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SOLOMON'S CHOICE

ADOPTION IN LAW AND POPULAR CULTURE

As adoption becomes a more and more popular way to create a family, issues surrounding the status of the adopted child vis a vis its biological and adoptive parents can become heated. What rights does an adopted child have to continuing contact with its biological parents once parental rights are terminated (for whatever reason)? What rights does a biological father have to his child if the mother does not inform him of the existence and/or adoption of the child? What rights does a surrogate mother have to the child she bears if she is biologically related to it? What rights does she have if she is not? What rights do adoptive parents have if the biological parent or parents have a change of heart and custody of the child? What rights to visitation do biological grandparents have? At what age (if any) do the best interests of the child tend to outweigh the recognized rights of any set of parents? What if fraud or misrepresentation accompanies the adoption?

In popular culture, adoption has been portrayed as the only option for a mother unable to keep her child to give it "a better life." Adoptive children are often shown as downtrodden and unloved though innocent, or else bearers or instigators of evil. The film The Bad Seed, presents an adoptive child who bears within her the "seeds" of evil, passed on to her by her biological mother and expressed in her child, who commits multiple murders. This film also expresses certain beliefs about the workings of genetics, accepted when the movie was made, which are not necessarily shared today. A research topic related to this one might involve the public and legal perceptions of the workings of genetics and their influence on legislation and jurisprudence as expressed in real life and in popular culture.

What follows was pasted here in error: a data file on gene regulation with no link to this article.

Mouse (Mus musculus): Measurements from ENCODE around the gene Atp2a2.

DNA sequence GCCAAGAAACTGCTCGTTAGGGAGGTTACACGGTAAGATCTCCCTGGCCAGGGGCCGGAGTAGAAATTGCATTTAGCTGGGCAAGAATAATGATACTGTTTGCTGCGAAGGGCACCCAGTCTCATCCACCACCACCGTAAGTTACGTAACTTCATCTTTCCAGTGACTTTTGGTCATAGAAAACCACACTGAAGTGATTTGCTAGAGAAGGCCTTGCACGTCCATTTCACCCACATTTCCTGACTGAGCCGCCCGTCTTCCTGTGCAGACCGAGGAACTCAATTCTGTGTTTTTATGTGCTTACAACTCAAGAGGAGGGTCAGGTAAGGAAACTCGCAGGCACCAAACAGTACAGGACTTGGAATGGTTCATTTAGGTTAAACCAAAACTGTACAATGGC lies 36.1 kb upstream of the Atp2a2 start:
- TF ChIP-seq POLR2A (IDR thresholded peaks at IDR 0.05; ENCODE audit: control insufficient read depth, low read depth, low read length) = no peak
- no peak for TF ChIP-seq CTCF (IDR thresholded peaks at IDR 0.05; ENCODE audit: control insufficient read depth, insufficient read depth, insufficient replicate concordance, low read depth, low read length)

Often adoption is the answer for childless couples who still want a family. In popular culture and in real life, therefore, we see the desire for a child presented as an overwhelming need, particularly on the part of the adoptive mother, and then perverted, either by the adoptive couple which engages in illegal activities to obtain a child, or on the part of unscrupulous "baby brokers" or attorneys, eager for the income that such adoptions provide them. Until recently, films in particular presented greed as the motive for many illegal adoptions.  However, the recent film Butterbox Babies shows a couple genuinely interested in placing children in healthy, happy environments, and its fight against the objections of the state (in this case, the province of Ontario) which objects to the couple's methods of choosing appropriate parents. 

"NOT OF OUR BLOOD": EVIL ADOPTED CHILDREN IN LAW AND POPULAR CULTURE

FRAUD AND DECEIT

LITERATURE AND FICTION

COMPLICATIONS OF PREGNANCY: ADOPTION, NEW TECHNOLOGY AND LAW

FILMOGRAPHY

 




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